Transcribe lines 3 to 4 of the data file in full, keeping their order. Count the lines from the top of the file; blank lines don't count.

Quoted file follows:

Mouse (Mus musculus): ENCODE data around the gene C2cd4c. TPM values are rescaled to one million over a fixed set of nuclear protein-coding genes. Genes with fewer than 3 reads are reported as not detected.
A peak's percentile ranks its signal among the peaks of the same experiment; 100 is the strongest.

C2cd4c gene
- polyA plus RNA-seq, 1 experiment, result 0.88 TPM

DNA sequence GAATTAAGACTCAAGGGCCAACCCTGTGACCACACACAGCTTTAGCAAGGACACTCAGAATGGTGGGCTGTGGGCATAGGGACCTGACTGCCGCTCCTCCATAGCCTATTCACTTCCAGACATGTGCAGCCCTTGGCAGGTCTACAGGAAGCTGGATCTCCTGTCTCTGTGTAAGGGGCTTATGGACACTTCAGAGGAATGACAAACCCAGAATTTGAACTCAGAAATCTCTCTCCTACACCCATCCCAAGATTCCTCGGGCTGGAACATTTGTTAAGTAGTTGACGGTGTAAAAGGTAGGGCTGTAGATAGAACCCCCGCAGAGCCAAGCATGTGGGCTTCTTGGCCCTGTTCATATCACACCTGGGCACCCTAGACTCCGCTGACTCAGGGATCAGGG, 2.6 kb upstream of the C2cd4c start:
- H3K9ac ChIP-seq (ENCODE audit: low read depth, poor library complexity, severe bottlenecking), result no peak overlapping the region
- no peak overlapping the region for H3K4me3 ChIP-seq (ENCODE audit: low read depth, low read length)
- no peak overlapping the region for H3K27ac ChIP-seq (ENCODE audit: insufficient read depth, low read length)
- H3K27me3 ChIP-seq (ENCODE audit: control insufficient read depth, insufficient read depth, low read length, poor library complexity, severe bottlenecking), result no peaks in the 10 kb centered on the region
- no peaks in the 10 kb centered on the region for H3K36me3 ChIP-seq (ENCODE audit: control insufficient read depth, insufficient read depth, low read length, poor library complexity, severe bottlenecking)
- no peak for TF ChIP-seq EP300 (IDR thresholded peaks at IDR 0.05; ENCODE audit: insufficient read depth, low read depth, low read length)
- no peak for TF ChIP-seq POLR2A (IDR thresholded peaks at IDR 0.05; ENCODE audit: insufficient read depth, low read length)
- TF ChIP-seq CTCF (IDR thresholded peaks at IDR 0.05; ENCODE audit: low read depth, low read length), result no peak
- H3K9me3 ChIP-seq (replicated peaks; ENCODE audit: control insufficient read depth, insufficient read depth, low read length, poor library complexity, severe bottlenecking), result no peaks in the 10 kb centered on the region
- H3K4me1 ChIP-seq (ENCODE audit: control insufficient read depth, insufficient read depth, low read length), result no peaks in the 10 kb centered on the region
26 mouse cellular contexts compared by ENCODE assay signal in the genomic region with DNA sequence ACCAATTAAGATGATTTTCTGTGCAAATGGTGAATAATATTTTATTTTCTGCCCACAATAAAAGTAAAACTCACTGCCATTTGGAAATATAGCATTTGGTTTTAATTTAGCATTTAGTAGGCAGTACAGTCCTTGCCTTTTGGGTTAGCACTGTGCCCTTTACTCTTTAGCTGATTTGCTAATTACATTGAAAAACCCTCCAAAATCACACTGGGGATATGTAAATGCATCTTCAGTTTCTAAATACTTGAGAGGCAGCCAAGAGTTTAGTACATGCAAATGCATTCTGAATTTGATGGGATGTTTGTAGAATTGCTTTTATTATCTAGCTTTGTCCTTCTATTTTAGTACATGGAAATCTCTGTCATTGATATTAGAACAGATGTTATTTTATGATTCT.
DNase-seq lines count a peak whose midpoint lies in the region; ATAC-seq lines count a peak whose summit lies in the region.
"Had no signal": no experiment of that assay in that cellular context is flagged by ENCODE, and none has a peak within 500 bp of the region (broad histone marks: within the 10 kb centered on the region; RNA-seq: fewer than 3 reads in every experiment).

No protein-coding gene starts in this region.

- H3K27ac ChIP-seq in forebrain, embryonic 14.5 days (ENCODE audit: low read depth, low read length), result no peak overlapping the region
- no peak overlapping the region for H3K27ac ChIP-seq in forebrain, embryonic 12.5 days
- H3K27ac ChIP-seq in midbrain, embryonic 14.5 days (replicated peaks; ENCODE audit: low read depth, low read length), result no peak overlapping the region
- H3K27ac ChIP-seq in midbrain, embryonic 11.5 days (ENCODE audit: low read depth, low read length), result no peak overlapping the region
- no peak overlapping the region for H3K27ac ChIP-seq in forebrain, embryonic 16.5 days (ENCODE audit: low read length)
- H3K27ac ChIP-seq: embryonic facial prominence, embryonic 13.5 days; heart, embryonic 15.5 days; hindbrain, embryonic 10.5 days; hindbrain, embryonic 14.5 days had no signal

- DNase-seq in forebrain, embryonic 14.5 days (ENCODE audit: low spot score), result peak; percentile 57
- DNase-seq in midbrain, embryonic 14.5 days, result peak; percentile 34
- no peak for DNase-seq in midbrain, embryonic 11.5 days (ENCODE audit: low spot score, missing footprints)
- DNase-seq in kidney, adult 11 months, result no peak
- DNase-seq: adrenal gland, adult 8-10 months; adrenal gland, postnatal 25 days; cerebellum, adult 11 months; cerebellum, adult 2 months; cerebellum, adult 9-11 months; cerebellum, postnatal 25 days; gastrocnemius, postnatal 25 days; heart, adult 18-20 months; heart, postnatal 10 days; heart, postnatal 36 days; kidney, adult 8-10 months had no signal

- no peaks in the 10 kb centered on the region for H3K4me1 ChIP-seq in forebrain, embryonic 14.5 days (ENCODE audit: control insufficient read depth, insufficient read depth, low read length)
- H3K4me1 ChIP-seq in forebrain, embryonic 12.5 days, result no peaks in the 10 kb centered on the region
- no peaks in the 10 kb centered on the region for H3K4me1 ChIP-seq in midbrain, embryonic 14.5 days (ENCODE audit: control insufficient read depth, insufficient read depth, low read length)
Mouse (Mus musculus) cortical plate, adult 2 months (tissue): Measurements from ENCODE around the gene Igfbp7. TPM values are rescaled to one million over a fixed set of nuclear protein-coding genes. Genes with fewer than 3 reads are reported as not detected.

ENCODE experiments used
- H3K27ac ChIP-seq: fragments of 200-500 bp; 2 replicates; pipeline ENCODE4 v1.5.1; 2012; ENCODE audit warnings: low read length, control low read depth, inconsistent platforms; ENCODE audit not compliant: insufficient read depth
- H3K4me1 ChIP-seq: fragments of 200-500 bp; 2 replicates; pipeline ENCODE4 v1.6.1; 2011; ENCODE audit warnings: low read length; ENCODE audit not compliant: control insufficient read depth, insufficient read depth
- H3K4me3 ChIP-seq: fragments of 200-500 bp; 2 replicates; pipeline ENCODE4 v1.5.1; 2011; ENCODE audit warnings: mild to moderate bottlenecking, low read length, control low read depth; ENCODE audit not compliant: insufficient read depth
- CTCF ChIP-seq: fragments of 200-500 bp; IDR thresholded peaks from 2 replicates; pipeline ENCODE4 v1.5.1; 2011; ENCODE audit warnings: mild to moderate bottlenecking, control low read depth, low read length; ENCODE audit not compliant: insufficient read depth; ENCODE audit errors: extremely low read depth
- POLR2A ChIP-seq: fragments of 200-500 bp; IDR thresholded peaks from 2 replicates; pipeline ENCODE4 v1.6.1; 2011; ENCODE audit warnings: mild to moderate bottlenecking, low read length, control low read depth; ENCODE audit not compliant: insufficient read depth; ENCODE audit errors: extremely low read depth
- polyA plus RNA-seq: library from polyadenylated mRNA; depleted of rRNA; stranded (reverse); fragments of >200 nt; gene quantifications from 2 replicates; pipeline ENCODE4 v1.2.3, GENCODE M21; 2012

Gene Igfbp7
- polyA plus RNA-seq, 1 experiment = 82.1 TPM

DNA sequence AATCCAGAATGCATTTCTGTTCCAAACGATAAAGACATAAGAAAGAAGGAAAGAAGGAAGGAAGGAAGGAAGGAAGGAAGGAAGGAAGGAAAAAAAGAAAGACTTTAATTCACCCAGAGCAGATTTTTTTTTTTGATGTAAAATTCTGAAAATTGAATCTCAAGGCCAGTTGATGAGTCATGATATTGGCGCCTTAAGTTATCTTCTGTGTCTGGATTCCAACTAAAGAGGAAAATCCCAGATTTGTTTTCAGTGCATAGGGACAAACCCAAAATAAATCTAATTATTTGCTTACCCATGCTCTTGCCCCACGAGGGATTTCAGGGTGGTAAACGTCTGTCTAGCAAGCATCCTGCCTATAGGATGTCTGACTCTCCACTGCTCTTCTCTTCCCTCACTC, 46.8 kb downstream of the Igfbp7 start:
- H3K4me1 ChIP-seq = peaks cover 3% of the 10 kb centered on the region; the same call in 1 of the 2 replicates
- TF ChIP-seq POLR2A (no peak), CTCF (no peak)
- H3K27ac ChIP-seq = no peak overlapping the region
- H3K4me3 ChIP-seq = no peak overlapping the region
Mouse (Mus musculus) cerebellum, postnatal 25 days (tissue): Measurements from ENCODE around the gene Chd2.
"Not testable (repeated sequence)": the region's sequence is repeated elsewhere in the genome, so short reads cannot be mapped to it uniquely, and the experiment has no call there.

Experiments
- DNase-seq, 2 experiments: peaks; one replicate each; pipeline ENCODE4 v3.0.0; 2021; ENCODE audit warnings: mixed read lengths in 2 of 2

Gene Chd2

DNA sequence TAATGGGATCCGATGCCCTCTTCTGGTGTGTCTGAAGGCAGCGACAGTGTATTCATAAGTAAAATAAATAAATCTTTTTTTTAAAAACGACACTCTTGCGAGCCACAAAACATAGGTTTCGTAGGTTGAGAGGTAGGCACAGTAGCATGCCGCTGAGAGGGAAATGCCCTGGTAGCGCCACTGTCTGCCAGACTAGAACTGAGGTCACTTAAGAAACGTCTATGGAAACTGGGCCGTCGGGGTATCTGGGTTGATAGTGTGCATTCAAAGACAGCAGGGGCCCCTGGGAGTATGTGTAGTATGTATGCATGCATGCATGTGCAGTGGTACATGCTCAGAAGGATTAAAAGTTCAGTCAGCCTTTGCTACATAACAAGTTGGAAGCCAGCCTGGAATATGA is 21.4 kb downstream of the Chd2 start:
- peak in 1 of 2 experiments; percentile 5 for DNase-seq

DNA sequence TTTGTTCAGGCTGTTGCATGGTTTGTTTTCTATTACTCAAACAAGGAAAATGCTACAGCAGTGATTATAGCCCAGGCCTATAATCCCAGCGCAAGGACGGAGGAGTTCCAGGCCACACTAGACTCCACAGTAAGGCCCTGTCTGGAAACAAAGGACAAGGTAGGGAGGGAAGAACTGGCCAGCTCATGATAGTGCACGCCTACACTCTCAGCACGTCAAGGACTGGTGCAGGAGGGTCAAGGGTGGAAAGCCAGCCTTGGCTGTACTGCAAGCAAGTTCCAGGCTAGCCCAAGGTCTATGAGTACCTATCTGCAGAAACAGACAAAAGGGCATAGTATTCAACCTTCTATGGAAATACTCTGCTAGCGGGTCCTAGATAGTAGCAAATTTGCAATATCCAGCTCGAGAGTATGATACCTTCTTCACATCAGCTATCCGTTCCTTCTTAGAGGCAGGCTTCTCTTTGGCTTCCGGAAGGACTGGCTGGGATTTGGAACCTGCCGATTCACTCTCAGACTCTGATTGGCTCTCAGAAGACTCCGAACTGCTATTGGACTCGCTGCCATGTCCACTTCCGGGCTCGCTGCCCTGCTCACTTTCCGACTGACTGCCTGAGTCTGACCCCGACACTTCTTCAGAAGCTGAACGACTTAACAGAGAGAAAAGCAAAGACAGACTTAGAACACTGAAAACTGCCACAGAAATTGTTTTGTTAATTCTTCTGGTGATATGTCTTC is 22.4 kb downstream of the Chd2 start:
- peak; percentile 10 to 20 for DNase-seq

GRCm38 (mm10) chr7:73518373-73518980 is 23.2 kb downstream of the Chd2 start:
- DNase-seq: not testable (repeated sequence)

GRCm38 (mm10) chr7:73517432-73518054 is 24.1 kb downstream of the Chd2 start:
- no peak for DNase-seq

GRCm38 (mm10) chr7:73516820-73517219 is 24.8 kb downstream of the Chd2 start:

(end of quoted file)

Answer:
C2cd4c gene
- polyA plus RNA-seq, 1 experiment, result 0.88 TPM